DNA constructs for this study were generated by common molecular biological techniques using TOP10 or Stbl3 Chemically Competent E. Coli. cDNAs were cloned into a modified pEF4 (Thermo Scientific), a modified pcDNA3.1 or the pEGFP-C1 backbone (Clontech). Primer sequences are provided in Supplementary Table 2. For lentiviral transduction, cDNAs were cloned into a pHAGE-hΔCD2-T2A, pHAGE-GFP, or pHAGE-RFP vector. Mutations were introduced by site-directed mutagenesis. His6-3C-OTULINcat and His6-3C- SNX27PDZ were cloned into the pOPIN-B vector, and PDZ domains of RhoGEF, PSD95, NHERF1, MUPP1, Syntenin1 and LNX2 were cloned from synthesized codon-optimized DNA fragments (GeneArt, Invitrogen; Supplementary Table 3) and cloned into the pOPIN-S vector. PDZ domains of SHANK1-3 were cloned from a human brain cDNA library (Clontech) into the pOPIN-S vector.
For transient overexpression of proteins, HEK293 cells were transfected with the respective plasmids using standard calcium phosphate transfection protocols. HEK293T, U2OS and Hela cells were transfected using X-tremeGENE HP DNA Transfection Reagent (Roche) according to the manufacturer’s instructions. For knockdown experiments, cells were transfected with SMARTpool siRNA (50 nM, Dharmacon) and Lipofectamine RNAiMAX reagent (Thermo Scientific; U2OS) or Atufect transfection reagent (Silence Therapeutics; Hela) and analyzed after 72 h.
Following antibodies were used at a dilution of 1:1000 except where otherwise stated: Anti-Actin (sc-1616 HRP; 1:10,000), anti-ATP7A (sc-376467; 1:100), anti-normal mouse IgG (sc-2025; 1.4 µg for IP), anti-ERK (sc-514302) from Santa Cruz; anti-GFP (2555), anti-OTULIN (14127; 1.4 µg for IP), anti-IκBα (4814), anti-phospho-IκBα (Ser32/36) (9246), anti-LAMP1 (15665; 1:100), anti-phospho-ERK (Thr202/Tyr204) (9101), anti-normal rabbit IgG (2729; 1.4 µg for IP), anti-EEA1 (3288, 1:100) all CST; anti-SNX27 (ab77799; 1.4 µg for IP and 1:50 for IF), anti-VPS26 (ab23892), anti-VPS35 (ab157220; 1:10,000), anti-MRP4 (ab15602; 1:2500), anti-DGKζ (ab105195; 1:100), anti-GLUT1 (ab15309; 1:100 and ab115730) all Abcam; anti-Beta PIX (07-1450-I; 1:5000), anti-Met1-Ub (MABS199) all Millipore; anti-STEAP3 (17186-1-AP), anti-KIDINS220 (21856-1-AP) all Proteintech; anti-SNX27 (for murine SNX27) gift from W. Hong; anti-Beta-catenin (610153, 1:2000) BD; anti-FLAG M2 (F3165; 1:10000 and 1 µg for IP) Sigma; anti-HOIP (MAB8039; 1:5000) R&D; anti-HA (Core facility monoclonal antibodies HMGU; 25 µl for IP); anti-CD2-APC (17-0029-41; 1:200) eBioscience.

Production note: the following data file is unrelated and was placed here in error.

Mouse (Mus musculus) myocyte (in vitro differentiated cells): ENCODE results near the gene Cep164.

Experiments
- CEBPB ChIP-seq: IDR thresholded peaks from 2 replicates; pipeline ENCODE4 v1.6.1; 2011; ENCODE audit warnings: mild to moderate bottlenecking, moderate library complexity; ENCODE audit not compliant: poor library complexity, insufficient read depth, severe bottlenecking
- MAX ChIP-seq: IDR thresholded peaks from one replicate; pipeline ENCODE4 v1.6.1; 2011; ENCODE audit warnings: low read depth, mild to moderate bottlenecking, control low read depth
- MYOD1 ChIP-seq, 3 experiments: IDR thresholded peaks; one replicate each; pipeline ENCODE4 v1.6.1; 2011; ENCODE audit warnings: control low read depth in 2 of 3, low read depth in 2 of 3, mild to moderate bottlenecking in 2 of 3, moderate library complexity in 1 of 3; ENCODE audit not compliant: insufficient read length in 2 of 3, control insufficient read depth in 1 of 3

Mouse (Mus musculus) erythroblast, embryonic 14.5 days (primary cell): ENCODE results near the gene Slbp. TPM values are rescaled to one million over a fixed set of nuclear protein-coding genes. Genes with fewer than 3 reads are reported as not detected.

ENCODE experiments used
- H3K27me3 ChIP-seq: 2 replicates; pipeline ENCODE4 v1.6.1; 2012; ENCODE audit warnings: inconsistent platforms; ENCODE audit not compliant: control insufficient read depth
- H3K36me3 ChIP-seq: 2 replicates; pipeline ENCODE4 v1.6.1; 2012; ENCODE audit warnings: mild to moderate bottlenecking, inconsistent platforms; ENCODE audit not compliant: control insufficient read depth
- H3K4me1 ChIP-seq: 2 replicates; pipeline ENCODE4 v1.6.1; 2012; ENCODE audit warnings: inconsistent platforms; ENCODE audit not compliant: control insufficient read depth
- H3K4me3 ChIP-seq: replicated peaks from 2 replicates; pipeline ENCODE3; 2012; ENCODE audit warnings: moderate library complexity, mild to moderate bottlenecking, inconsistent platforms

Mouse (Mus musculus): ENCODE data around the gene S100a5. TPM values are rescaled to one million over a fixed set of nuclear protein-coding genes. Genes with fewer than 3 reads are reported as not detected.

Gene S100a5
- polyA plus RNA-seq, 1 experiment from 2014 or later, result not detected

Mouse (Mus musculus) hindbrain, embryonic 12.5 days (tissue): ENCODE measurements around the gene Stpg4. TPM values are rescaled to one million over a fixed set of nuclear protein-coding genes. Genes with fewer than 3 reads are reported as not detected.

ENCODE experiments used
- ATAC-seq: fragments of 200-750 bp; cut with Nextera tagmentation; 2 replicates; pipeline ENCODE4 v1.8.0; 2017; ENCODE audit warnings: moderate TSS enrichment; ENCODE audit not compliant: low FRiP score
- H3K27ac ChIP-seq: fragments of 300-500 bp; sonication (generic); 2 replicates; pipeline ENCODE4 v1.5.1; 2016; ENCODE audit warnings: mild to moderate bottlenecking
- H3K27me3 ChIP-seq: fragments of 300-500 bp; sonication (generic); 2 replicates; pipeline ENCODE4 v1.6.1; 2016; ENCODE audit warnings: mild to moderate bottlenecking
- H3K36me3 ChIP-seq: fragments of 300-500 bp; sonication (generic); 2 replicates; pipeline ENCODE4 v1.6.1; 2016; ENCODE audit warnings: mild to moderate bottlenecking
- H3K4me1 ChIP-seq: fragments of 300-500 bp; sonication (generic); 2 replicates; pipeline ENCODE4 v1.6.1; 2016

Following separation of proteins by SDS-PAGE, proteins were transferred onto PVDF membranes using an electrophoretic semi-dry blotting system. Membranes were blocked in 5% milk/PBS-T for 1 h at room temperature (RT), followed by incubation with primary antibody (2.5% milk/PBS-T) overnight at 4 °C. The next day, membranes were washed three times with PBS-T before adding HRP-coupled secondary antibodies (1.25% milk/ PBS-T; 1 h, RT). For HRP detection by enhanced chemiluminescence, LumiGlo reagent (CST) was used.
Protein-protein interaction studies
For GFP-Traps HEK293 cells were washed with PBS and lysed in 500 µl co-IP buffer (25 mM HEPES pH 7.5, 150 mM NaCl, 0.2% NP-40, 10% glycerol, 1 mM DTT) with phosphatase inhibitors (10 mM sodium fluoride, 8 mM β-glycerophosphate, 300 µM sodium vanadate) and protease inhibitor cocktail (Roche) (20 min, 4 °C) one day after transfection. Lysates were cleared by centrifugation at 20,000 × g (10 min, 4 °C). In total, 30 µl was removed from each lysate and mixed with reducing SDS sample buffer (lysate control). Subsequently, extracts were incubated with GFP-Trap beads (Chromotek), equilibrated in co-IP buffer, for 1–2 h on a rotator at 4 °C. To pull down GFP-tagged proteins, samples were centrifuged at 2500 x g (2 min, 4 °C). Beads were washed three times in co-IP buffer without inhibitors and finally resuspended in 25 µl 2x SDS sample buffer. PD eluates as well as lysate control samples were analyzed by antibody detection on Western Blot membranes after SDS-PAGE.
For the analysis of interactions between SNX27 and cargos, cells were lysed in a buffer without salt (50 mM Tris·pH 7.4, 0.5% NP-40) supplemented with phosphatase and protease inhibitors according to22. Cargo binding to SNX27 was quantified using the Fiji/ImageJ software38. Following Western Blotting, protein band areas were measured with the Gel Analyzer tool and normalized to precipitated SNX27.